It occurred to me when working on the choreographer story, that I’ve never really blogged much about my dance endeavors. I’ve had to make some Big Decisions about dance recently so it seems like now’s the time to fill you in on how and why dance is such a huge part of my identity:
I can’t remember a time I didn’t want to be a dancer. My earliest memories involve twirling around the living room in my sister’s old pink costume tutu to a worn-out tape of Tchaikovsky’s “Nutcracker.” I begged to take dance classes and finally started taking pre-ballet and tap classes at a local studio. After my first recital I was hooked. I got sucked into the whole thing–the costumes, make-up, lights, the sense of accomplishment. It was a five-year old’s version of a legal addictive stimulant. Soon I started taking more and more classes and joined the studio’s competition dance team when I was about 8. “Competitions” are mostly just money-making machines that involve too much body glitter, lots of stage moms and dumb plastic trophies but it gave me the chance to perform almost every weekend and wear pretty clothes, so I was game. After a few years, I started growing tired of competitions and quickly became obsessed with ballet. I read practically every ballet book in existence, painted my walls with ballet slippers and dreamed of dancing in a “real” company. At 11, I hung up my tap shoes and began focusing on ballet exclusively.
I started training at the school of the only professional ballet company nearby and attended my first summer intensives away from home. When I realized my technique was lacking thanks to my years of less-than-perfect training, I worked three times as hard to catch up. I was obsessed. Since I was homeschooled, I could take five or six technique classes a day and a few private lessons every week with no worries about falling behind in school I improved and excelled immensely but my perfectionist attitude only lead to increased frustration as teachers demanded more and more. I also encountered numerous physiological challenges as I entered my teens. . Thanks to genetics, I don’t have a “ballerina body.” I became increasingly frustrated with my body’s natural limits. The summer before I started high school something snapped–physically and mentally. I’d just been made a trainee with the company but I could not finish a class without bursting into tears. I’d lock myself in the studio bathroom and tell myself I’d never be good enough–as message echoed by some teachers and classmates, at least in my imagination. My back was also a mess thanks to the years I spent contorting my back into weird positions to “make it more flexible” and “lengthen” the muscles. Several vertebrae were tweaked entirely out of place and required expensive physical therapy.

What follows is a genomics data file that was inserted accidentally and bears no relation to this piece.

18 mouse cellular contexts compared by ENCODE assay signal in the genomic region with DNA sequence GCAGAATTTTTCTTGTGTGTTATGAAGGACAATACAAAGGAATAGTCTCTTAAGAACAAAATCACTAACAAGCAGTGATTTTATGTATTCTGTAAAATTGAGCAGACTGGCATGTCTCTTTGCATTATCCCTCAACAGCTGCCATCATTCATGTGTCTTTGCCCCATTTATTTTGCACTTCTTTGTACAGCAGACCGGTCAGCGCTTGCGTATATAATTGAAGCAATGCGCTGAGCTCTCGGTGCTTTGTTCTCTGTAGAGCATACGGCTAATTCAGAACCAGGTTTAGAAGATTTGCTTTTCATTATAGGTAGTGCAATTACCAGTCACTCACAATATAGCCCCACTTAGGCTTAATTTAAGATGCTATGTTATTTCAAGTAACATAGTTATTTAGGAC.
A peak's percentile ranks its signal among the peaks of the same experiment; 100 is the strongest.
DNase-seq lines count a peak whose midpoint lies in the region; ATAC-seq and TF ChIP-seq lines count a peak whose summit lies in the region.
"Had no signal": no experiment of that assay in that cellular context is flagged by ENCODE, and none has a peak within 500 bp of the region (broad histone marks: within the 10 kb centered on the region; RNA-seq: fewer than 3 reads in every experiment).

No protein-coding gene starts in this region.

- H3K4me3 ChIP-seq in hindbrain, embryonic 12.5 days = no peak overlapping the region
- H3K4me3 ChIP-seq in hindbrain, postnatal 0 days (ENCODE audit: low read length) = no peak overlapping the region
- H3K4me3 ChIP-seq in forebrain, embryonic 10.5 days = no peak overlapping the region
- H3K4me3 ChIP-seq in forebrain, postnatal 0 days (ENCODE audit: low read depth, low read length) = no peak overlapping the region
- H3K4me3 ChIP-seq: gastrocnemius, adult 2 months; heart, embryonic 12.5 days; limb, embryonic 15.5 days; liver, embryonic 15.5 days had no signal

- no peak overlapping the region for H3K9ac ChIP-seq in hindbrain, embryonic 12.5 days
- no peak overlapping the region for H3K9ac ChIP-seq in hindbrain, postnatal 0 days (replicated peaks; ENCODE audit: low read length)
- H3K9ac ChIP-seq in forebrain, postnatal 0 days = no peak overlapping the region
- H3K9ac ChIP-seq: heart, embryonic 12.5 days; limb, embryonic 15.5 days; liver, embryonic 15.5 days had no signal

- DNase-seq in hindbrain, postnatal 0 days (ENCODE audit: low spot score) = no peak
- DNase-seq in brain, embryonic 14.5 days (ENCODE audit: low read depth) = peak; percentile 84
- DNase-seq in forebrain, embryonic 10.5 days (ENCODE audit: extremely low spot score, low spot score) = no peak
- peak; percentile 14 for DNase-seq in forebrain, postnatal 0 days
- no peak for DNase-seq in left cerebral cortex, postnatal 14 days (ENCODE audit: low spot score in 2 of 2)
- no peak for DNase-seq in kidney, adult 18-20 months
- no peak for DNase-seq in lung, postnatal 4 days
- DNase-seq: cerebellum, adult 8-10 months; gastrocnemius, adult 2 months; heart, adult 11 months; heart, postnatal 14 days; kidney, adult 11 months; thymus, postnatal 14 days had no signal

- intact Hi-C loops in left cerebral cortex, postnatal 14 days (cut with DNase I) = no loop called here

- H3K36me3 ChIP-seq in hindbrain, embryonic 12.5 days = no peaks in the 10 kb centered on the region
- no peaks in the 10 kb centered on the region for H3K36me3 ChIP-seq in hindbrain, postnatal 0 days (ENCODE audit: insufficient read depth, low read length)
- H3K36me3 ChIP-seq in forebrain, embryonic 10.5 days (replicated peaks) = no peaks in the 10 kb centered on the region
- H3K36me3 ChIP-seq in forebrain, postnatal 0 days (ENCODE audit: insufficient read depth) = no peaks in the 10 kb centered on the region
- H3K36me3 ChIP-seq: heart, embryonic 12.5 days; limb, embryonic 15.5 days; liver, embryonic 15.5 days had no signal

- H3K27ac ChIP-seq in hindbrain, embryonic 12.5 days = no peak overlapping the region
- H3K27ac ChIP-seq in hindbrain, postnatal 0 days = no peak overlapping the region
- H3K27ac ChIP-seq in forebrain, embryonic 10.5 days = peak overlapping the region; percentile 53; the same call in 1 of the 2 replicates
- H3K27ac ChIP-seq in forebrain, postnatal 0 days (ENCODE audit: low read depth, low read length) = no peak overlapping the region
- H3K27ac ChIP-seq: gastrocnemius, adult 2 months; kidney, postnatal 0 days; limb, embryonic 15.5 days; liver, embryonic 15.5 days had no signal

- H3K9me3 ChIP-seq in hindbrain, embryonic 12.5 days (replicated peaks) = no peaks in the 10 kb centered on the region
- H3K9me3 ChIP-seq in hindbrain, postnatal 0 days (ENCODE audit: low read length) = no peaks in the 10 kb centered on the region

My sister Rachel was in her final year in a high school fine arts program where she studied musical theater. I decided to leave the ballet company and major in dance at the same school. That same fall a regional theater company based in Austin needed ballet dancers for one of its shows and after a few weeks of performances with them, I was hooked on new kind of dancing. I set my sights on musical theater. I refashioned myself as a dancer, taking voice lessons, jazz, tap, modern, anything I could to make myself more well-rounded. A teacher even had me in a hip-hop class for a while to “loosen me up.” That was a mistake. But dancing became fun again. I danced in musicals, I worked with choreographers from around the world and after a summer workshop in New York vowed that I would do this professionally or die trying. I almost did. Again, my perfectionist tendencies collided with several years of negative self-image and fear of being fat. I crash dieted on and off all through high school at no one’s suggestion but my own. Since this blog ins’t about my eating disorder I won’t go into too much detail, but by my junior year my disordered tendencies had spiraled into full-blown anorexia, depression and over-exercising. Thankfully, my teachers, friends and parents recognized my illness and intervened before I needed hospitalization, but at that point I wasn’t sure I’d ever mentally or physically recover. With some perseverance, I overcame my eating disorder before graduation even more determined than ever to succeed even without the “perfect body.” I was lucky that my first-ever job at sixteen involved performing at a theme park. And by “performing” I mean smiling and posing a lot while wearing weird unitards, but still. You do what you can, y’know?
Fast forward to high school graduation. I only applied to a handful of schools–one conservatory program where I’d study modern and ballet, one liberal arts college where I would study theater dance, one liberal arts college where I’d study modern and ballet, and one joint program between a university and well-known dance company/school in NYC. (Not using the names just ’cause.) Some programs rejected me, some accepted me. Because I had certain requirements and desires as far as cost and location I had two options. I could train with the dance company and school in NYC without earning a college degree or I could go to a private, liberal arts college in the city and dance independently. My parents insisted that I earn a degree and because the training program wasn’t quite right for me, I complied. I never in a million years thought I would major in anything other than dance, but there I was– 17 years old in Manhattan, dance bag on one arm, backpack on the other. I was determined to conquer both worlds. I’d get a liberal arts degree while taking advantage of the New York City dance scene, auditioning at every opportunity, taking time . I knew it wouldn’t be easy but I wasn’t prepared for the challenges I’d face as a young dancer on my own.
Continued soon. This is way longer and more boring than expected.